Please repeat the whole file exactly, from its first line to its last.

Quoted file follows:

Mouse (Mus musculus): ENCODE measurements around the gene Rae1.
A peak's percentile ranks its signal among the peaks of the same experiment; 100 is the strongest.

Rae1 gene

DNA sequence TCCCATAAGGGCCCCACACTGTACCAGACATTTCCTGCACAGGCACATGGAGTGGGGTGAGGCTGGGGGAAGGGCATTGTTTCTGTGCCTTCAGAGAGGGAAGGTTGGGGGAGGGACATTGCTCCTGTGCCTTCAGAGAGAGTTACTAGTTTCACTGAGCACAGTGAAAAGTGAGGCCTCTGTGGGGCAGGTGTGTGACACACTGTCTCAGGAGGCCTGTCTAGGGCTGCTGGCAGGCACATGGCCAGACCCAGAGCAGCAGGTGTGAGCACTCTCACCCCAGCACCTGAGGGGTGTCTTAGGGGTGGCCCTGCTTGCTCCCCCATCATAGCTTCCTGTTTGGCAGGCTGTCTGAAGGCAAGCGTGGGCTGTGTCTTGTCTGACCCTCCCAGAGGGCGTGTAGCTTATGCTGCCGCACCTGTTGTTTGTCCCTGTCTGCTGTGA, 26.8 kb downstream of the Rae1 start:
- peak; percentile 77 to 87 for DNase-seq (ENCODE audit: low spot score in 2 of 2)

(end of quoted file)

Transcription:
Mouse (Mus musculus): ENCODE measurements around the gene Rae1.
A peak's percentile ranks its signal among the peaks of the same experiment; 100 is the strongest.

Rae1 gene

DNA sequence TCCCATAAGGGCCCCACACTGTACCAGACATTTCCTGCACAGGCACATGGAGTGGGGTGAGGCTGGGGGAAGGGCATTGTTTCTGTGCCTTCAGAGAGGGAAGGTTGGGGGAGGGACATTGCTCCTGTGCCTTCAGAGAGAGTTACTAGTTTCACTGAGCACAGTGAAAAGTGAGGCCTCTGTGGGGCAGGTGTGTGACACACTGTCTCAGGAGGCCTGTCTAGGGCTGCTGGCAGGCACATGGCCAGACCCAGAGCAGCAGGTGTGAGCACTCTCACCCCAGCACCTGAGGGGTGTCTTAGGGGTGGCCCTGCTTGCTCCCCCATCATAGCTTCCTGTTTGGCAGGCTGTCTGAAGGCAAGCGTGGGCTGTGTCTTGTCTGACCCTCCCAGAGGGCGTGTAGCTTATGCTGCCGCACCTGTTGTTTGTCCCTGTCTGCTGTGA, 26.8 kb downstream of the Rae1 start:
- peak; percentile 77 to 87 for DNase-seq (ENCODE audit: low spot score in 2 of 2)